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BBC: Cannabis cancer risk played down

Discussion in 'Cannabis & Health' started by Prince_Charles, Oct 18, 2005.

  1. Prince_Charles

    Prince_Charles Newbie

    Reputation Points:
    Oct 1, 2005

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    Cannabis cancer risk played down

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    <div ="cap">THC is one of 60 cannabinoids derived from the cannabis plant</div>

    Cannabis smoke is less likely to cause cancer than tobacco smoke, a leading US expert says.

    Dr Robert Melamede, of the University of Colorado, said
    that, while chemically the two were similar, tobacco was more

    He said the difference was mainly due to nicotine in
    tobacco, whereas cannabis may inhibit cancer because of the presence of
    the chemical THC.

    But health campaigners warned against complacency.


    Cannabis remains the most commonly-used drug in the UK
    with one in 10 people using it in the last year, according to the
    British Crime Survey.

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    from tobacco and cannabis contains many of the same carcinogens, and
    cell damage linked to lung cancer has been found in the lungs of
    chronic cannabis smokers

    anewsimg.bbc.co.uk_nol_shared_img_v3_end_quote_rb.gif <br clear="all"> </div>


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    <div>Jean King, of Cancer Research UK</div>




    The Class C drug, which was downgraded in 2004, has already been linked to mental health problems and breathing difficulties.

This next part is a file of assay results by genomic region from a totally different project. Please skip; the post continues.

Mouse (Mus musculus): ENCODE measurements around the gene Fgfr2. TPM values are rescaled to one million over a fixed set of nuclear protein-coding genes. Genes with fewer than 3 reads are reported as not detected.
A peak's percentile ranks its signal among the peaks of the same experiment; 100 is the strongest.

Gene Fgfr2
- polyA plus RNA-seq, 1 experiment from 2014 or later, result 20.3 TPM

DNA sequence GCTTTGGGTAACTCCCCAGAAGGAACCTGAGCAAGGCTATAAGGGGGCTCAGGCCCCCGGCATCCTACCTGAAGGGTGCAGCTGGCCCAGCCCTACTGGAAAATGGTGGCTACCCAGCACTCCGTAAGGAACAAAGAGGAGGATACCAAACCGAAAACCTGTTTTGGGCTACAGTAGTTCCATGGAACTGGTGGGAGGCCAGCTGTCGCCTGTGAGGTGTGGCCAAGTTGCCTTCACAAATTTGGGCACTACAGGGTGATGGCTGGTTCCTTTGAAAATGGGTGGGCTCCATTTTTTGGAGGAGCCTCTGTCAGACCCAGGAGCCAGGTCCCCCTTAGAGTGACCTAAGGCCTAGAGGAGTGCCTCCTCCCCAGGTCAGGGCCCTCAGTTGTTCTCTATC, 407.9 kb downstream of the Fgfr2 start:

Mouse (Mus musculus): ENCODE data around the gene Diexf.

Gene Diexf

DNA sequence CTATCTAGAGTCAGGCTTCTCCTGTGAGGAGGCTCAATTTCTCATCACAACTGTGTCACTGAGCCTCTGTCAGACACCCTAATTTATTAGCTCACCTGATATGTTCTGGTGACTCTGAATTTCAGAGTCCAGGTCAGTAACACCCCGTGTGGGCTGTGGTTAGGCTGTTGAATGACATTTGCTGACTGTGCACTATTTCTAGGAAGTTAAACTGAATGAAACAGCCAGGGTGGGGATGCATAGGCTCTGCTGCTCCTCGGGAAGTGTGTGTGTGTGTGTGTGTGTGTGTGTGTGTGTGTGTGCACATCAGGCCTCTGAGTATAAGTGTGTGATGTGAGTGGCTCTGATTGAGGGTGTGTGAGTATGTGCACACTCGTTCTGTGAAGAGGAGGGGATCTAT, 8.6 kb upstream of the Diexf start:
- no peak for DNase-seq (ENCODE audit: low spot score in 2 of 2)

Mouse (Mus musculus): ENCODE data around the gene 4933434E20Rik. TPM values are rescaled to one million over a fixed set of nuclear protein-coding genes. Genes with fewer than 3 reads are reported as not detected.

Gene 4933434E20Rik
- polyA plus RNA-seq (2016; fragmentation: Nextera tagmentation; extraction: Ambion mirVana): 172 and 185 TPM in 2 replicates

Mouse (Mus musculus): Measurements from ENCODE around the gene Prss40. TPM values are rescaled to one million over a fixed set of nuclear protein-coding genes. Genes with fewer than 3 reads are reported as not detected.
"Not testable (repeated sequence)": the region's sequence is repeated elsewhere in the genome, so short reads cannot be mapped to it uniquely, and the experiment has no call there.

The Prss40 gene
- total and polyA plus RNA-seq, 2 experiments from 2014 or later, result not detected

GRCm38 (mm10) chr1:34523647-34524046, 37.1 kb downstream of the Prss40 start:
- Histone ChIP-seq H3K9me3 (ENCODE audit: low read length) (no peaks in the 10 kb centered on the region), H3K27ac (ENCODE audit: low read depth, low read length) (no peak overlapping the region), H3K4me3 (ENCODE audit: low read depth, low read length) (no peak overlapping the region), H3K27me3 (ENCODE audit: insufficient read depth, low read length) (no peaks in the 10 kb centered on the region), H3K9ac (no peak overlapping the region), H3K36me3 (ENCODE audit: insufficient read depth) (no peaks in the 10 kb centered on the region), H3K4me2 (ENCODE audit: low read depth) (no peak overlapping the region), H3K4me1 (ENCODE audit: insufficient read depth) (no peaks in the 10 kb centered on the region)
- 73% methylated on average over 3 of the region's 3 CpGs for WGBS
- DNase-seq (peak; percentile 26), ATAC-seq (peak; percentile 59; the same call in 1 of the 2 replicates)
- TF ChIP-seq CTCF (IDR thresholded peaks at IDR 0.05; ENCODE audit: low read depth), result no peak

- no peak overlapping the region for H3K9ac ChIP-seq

But scientists are also exploring whether it can be used
    to treat a range of conditions, including multiple sclerosis and
    Alzheimer's disease.

    Dr Melamede said whereas nicotine activated carcinogenic
    compounds, THC - one of 60 cannabinoids derived from the cannabis plant
    - had been shown to inhibit them in mice cells.

    "Compounds found in cannabis have been shown to kill
    numerous cancer types including lung, breast, prostate, leukaemia,
    lymphoma and skin cancer."

    But he said the effects of cannabis were complex as
    evidence also suggested low doses of THC could stimulate growth of lung
    cancer cells.


    And he added the two could interact as cannabis was often smoked with tobacco.

    "It is possible that as the cannabis-consuming
    population ages, the long-term consequences of smoking cannabis may
    become more similar to what is observed with tobacco.

    "However, current knowledge does not suggest that
    cannabis smoke will have a carcinogenic potential comparable to that
    resulting from exposure to tobacco smoke."

    Jean King, director of tobacco control at Cancer
    Research UK, said many of the studies that had looked at the link
    between cancer and cannabis had used purified cannabinoids. </font>

    "Results from such studies may not represent the overall effects of cannabis smoke, which contains more than 400 chemicals.

    "Smoke from tobacco and cannabis contains many of the
    same carcinogens, and cell damage linked to lung cancer has been found
    in the lungs of chronic cannabis smokers."

    And she added there should be no complacency as cannabis
    was often smoked with tobacco, which is responsible for a quarter of
    all cancer deaths in the UK.


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